For those readers who have said, "Hey, I haven't heard from John for the last few days" (yes, both of you) or those of you wandering around Herndon, VA wondering "Who is that limping person along the side of the road?" let me offer an explanation. I decided to have a hip replacement! On Tuesday the 8th, to be exact.
In terms of the surgery itself, knock wood, things went well. I have a 9 inch incision and 32 staples. While my wife banned social media for the most part during the surgery, there is a fine picture of the wound socializing around my family on Facebook private messenging. I expect it to ultimately go viral. I truly wish I had had the foresight to get them to spell "AIIM.org" with the staples to cover the viral contingency.
I found the surgery itself amazing, despite the fact that I am a total whimp when it comes to medical things. When my daughter Erin turns on Grey’s Anatomy, I usually leave the room, not so much because of the sex scenes (although that would probably be enough) but for the medical scenes. During the surgery, they replace the top part of the femur and also the socket on the pelvis to which it connects with a combination of metal and ceramic components. In technical terms, where the hip bone connects to the leg bone. Pretty amazing,
Of course, I paid particular attention to the back-end records processes associated with this adventure. The admin process at the hospital was for the most part encouragingly light on paper (YES!, we're all making progress!) The bracelet was the universal identifier. Without the bracelet, you couldn't do anything. For everything they did (BP, pulse, etc., etc.) they first scanned the bar code on the bracelet. Every single piece of medicine was bar coded and also paired against the bracelet identifier.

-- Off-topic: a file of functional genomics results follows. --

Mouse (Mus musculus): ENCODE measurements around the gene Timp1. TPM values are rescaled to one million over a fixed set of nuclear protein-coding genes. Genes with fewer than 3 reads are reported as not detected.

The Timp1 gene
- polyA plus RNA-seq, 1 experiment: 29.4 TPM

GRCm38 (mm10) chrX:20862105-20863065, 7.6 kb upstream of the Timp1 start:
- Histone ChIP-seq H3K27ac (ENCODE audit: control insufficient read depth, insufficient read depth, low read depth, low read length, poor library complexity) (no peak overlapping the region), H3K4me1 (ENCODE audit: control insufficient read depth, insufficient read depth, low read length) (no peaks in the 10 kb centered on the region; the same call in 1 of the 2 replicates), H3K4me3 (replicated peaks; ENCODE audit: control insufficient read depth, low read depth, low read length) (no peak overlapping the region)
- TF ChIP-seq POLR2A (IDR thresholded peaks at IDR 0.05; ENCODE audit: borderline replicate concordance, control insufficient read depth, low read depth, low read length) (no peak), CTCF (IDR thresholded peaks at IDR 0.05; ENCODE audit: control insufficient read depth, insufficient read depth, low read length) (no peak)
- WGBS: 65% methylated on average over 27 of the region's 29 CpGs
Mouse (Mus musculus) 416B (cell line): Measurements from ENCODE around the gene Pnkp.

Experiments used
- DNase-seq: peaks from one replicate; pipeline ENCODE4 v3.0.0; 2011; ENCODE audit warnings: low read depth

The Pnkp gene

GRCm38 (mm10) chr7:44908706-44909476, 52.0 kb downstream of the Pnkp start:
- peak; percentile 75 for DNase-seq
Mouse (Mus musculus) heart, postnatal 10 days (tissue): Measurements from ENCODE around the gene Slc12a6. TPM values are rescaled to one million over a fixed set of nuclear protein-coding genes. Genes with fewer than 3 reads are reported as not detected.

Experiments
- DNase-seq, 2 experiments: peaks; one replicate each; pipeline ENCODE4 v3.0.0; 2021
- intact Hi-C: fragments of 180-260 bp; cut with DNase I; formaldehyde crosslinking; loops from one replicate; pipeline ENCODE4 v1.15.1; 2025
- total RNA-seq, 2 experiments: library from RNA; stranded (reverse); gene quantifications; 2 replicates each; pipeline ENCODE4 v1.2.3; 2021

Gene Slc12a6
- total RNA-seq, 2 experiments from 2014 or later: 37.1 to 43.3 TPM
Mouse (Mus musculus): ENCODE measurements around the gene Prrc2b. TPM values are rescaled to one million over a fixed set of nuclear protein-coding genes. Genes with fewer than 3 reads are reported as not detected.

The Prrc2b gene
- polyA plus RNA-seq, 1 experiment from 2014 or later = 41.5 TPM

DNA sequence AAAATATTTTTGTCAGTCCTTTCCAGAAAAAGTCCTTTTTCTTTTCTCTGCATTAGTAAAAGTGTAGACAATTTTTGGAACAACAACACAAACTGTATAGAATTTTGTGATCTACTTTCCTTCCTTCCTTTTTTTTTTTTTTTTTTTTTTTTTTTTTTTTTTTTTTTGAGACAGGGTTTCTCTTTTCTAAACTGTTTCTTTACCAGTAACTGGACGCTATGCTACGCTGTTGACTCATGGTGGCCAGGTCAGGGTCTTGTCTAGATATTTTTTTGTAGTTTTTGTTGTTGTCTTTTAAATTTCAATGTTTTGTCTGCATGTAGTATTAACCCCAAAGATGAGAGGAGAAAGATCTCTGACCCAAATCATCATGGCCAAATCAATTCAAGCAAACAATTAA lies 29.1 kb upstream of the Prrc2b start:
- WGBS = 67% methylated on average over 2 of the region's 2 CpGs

As usual for American medicine – or for that matter, anything American – the most humorous aspect was the wide variety of CYA documents that I needed to sign to protect the various service providers from the vagaries of the US legal system. The paper was certainly down since my last surgical adventure 30 years ago, but the number of blanket document absolutions for negligence intentional or imagined was way up.
I believe that at various stages of consciousness, I agreed that I understood ALL of the risks, and YES, agreed to them (nee, I WELCOMED them), related to the services provided by these providers:
- The anesthesiologist
- The surgeon
- My dentist
- My regular doctor
- The hospital
- The flower shop in the hospital
- The Chipotle down the street from the hospital
- Any manufacturer of any drug any time ever
- The guy who delivers the Washington Post to our house
These might be of interest...
- How to Achieve Best Practices: Records Management
- How to Conduct a Social Business Assessment
- How to Unclog Your Business by Automating Content-Intensive Process
- How to Assess Scanning and Capture Requirements
- Automating ERM with SharePoint
- How to Develop Taxonomies to Support Navigation, Information Discovery, and Findability
- Enterprise Content Management: Impact on Collaboration and Social Business
- How to Use SharePoint as a Self-Help Knowledge Center